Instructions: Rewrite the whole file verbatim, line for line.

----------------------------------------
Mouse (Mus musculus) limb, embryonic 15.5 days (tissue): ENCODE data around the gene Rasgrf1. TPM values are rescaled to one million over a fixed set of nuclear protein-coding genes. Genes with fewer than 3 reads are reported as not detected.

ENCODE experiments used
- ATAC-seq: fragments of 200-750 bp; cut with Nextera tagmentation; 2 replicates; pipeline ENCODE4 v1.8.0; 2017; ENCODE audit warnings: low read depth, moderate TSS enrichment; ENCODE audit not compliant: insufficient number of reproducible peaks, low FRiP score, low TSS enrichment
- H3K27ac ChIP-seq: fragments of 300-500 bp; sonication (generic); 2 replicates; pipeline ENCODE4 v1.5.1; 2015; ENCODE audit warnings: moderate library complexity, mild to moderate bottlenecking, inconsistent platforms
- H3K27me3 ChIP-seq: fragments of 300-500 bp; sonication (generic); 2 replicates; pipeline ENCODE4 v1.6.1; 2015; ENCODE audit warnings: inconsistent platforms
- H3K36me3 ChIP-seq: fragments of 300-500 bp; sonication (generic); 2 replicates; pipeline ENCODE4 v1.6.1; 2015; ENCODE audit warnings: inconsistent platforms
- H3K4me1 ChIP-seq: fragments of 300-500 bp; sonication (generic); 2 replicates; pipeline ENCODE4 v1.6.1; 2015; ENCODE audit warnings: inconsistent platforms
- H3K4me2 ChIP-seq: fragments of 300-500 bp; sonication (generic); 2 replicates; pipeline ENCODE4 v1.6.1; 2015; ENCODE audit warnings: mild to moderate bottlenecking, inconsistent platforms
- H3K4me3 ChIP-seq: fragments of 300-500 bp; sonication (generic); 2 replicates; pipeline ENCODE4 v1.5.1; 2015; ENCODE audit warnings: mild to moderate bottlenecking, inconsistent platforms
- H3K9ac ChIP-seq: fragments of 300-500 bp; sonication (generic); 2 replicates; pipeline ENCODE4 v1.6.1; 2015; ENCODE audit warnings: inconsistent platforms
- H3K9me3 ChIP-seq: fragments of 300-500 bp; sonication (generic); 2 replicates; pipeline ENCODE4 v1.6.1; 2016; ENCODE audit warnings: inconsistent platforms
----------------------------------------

Mouse (Mus musculus) limb, embryonic 15.5 days (tissue): ENCODE data around the gene Rasgrf1. TPM values are rescaled to one million over a fixed set of nuclear protein-coding genes. Genes with fewer than 3 reads are reported as not detected.

ENCODE experiments used
- ATAC-seq: fragments of 200-750 bp; cut with Nextera tagmentation; 2 replicates; pipeline ENCODE4 v1.8.0; 2017; ENCODE audit warnings: low read depth, moderate TSS enrichment; ENCODE audit not compliant: insufficient number of reproducible peaks, low FRiP score, low TSS enrichment
- H3K27ac ChIP-seq: fragments of 300-500 bp; sonication (generic); 2 replicates; pipeline ENCODE4 v1.5.1; 2015; ENCODE audit warnings: moderate library complexity, mild to moderate bottlenecking, inconsistent platforms
- H3K27me3 ChIP-seq: fragments of 300-500 bp; sonication (generic); 2 replicates; pipeline ENCODE4 v1.6.1; 2015; ENCODE audit warnings: inconsistent platforms
- H3K36me3 ChIP-seq: fragments of 300-500 bp; sonication (generic); 2 replicates; pipeline ENCODE4 v1.6.1; 2015; ENCODE audit warnings: inconsistent platforms
- H3K4me1 ChIP-seq: fragments of 300-500 bp; sonication (generic); 2 replicates; pipeline ENCODE4 v1.6.1; 2015; ENCODE audit warnings: inconsistent platforms
- H3K4me2 ChIP-seq: fragments of 300-500 bp; sonication (generic); 2 replicates; pipeline ENCODE4 v1.6.1; 2015; ENCODE audit warnings: mild to moderate bottlenecking, inconsistent platforms
- H3K4me3 ChIP-seq: fragments of 300-500 bp; sonication (generic); 2 replicates; pipeline ENCODE4 v1.5.1; 2015; ENCODE audit warnings: mild to moderate bottlenecking, inconsistent platforms
- H3K9ac ChIP-seq: fragments of 300-500 bp; sonication (generic); 2 replicates; pipeline ENCODE4 v1.6.1; 2015; ENCODE audit warnings: inconsistent platforms
- H3K9me3 ChIP-seq: fragments of 300-500 bp; sonication (generic); 2 replicates; pipeline ENCODE4 v1.6.1; 2016; ENCODE audit warnings: inconsistent platforms